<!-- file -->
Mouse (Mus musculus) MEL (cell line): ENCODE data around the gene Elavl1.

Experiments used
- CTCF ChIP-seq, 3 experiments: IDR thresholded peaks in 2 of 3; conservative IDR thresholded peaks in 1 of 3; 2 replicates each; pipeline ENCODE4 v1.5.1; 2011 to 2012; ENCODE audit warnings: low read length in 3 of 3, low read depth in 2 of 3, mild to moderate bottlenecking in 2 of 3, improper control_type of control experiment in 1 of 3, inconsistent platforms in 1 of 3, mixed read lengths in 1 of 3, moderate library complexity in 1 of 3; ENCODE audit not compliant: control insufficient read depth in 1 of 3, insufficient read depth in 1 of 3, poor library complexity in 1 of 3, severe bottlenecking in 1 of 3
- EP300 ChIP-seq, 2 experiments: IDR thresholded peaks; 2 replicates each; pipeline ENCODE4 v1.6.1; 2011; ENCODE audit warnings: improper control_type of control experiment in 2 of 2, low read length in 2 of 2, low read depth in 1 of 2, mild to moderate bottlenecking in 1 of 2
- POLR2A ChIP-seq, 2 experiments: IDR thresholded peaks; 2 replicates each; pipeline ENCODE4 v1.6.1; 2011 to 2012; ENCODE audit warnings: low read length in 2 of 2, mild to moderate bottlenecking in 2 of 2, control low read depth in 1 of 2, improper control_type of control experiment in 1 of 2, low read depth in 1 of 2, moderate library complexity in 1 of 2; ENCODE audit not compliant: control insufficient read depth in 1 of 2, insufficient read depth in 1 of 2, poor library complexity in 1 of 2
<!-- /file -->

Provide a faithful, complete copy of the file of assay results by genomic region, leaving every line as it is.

Mouse (Mus musculus) MEL (cell line): ENCODE data around the gene Elavl1.

Experiments used
- CTCF ChIP-seq, 3 experiments: IDR thresholded peaks in 2 of 3; conservative IDR thresholded peaks in 1 of 3; 2 replicates each; pipeline ENCODE4 v1.5.1; 2011 to 2012; ENCODE audit warnings: low read length in 3 of 3, low read depth in 2 of 3, mild to moderate bottlenecking in 2 of 3, improper control_type of control experiment in 1 of 3, inconsistent platforms in 1 of 3, mixed read lengths in 1 of 3, moderate library complexity in 1 of 3; ENCODE audit not compliant: control insufficient read depth in 1 of 3, insufficient read depth in 1 of 3, poor library complexity in 1 of 3, severe bottlenecking in 1 of 3
- EP300 ChIP-seq, 2 experiments: IDR thresholded peaks; 2 replicates each; pipeline ENCODE4 v1.6.1; 2011; ENCODE audit warnings: improper control_type of control experiment in 2 of 2, low read length in 2 of 2, low read depth in 1 of 2, mild to moderate bottlenecking in 1 of 2
- POLR2A ChIP-seq, 2 experiments: IDR thresholded peaks; 2 replicates each; pipeline ENCODE4 v1.6.1; 2011 to 2012; ENCODE audit warnings: low read length in 2 of 2, mild to moderate bottlenecking in 2 of 2, control low read depth in 1 of 2, improper control_type of control experiment in 1 of 2, low read depth in 1 of 2, moderate library complexity in 1 of 2; ENCODE audit not compliant: control insufficient read depth in 1 of 2, insufficient read depth in 1 of 2, poor library complexity in 1 of 2